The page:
My hunch is that political journalists, and indeed the Scottish body politic, have not yet joined the dots with regards to how potentially game-changing the campaign for a confirmatory Brexit vote would be on any future Indy ref 2. If they had already made these links we would be hearing unionist politicians in Holyrood seizing the opportunity to put the nationalists on the back foot when they next demanded an indyref2 with the question “Would that referendum include a confirmatory vote as set out as best practice by the Report of the Independent Commission on Referendums?” If the answer was anything other than yes the guffaws of laughter and cries of hypocrisy from the opposition benches would not only echo around the chamber but would expose the duplicitous nature of the current SNP position of being four-square behind a confirmatory vote for Brexit but denying the Scottish electorate one for any future indyref.

The Brexit fiasco has galvanised the electorate like the Scottish referendum did in terms of heightening political engagement. But there is a major difference between their current Brexit journey and their 2014 indyref one. We voted no to Scottish independence in 2014, and yes to leaving the EU in 2016. Two completely different electoral journeys. The journey of the Scottish electorate ended abruptly at the ballot box on September 18th 2014, meaning that they did not live through the ensuing chaos which would inevitably have followed as Westminster and Holyrood locked horns trying to agree a settlement.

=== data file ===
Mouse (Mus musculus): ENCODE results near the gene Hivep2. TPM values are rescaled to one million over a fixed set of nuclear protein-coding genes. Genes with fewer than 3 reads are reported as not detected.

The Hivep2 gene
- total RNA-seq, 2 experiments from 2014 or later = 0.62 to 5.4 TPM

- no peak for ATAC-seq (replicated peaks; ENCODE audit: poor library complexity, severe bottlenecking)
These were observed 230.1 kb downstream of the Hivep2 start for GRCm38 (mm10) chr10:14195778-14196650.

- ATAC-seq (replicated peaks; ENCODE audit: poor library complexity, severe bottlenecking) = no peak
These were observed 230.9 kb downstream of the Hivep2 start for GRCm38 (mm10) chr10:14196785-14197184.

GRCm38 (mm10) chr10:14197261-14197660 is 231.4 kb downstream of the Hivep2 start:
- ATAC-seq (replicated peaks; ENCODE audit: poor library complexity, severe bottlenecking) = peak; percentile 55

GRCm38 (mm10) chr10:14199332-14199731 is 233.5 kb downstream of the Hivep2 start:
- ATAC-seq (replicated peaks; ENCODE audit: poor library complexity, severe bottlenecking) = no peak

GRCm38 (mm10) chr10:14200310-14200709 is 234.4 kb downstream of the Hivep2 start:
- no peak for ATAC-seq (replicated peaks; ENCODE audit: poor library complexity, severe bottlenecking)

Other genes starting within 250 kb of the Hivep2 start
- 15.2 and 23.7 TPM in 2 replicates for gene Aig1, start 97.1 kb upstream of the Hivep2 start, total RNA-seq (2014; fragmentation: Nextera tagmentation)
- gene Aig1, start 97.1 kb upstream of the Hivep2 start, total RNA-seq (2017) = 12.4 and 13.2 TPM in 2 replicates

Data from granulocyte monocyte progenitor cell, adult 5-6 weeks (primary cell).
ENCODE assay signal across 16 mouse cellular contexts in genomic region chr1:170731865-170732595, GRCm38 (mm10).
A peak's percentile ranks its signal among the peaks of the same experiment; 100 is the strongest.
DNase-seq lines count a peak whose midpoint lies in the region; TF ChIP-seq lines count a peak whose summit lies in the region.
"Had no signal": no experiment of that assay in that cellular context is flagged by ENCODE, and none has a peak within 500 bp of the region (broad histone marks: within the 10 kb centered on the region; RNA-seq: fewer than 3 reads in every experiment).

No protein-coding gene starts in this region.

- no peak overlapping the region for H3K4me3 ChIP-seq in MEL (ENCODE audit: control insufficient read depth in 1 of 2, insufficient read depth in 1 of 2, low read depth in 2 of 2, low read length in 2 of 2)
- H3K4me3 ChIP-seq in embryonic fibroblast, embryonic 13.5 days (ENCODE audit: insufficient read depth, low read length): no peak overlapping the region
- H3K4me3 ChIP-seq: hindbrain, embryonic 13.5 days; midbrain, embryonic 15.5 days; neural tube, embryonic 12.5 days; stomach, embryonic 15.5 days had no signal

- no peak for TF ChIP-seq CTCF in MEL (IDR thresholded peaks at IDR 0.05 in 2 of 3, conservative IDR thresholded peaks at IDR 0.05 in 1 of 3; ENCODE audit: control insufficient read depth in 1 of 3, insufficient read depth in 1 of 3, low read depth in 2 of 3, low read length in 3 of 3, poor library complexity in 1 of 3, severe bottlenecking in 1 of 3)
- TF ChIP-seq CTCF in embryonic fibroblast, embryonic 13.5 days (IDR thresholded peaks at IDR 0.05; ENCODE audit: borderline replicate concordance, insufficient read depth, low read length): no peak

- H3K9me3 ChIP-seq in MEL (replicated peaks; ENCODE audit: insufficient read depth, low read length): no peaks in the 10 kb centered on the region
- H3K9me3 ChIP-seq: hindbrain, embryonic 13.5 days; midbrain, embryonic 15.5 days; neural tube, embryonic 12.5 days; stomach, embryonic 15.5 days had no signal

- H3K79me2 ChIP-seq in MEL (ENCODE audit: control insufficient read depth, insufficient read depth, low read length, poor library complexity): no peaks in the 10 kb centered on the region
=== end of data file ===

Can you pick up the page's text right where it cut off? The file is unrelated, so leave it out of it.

It is this crucial part of the referendum journey which they didn’t go on in 2014 which they are now experiencing for the very first time which changes the ground rules of the next referendum completely. When nationalist politicians demand a second referendum, what they are really asking for is a replica of  2014 – a one vote package on an untested prospectus. But it could well be that the electorate have learned the lessons of the Brexit experience whereas the constant drone of politicians demanding a second independence referendum have not. The idea of asking the Scottish electorate to participate in a rerun of the same one-vote referendum as in 2014 should be unthinkable.

If, or perhaps when, the above debate eventually takes off in Scotland with regards to the consequences of a confirmatory vote on indyref2, the cries for a second independence referendum might not be so shrill or incessant as they are now. A people empowered to reverse their choice if they discover they have been misled is a basic part of our everyday democracy. Making it part of any future referendum on Scottish independence is the only right and decent thing to do.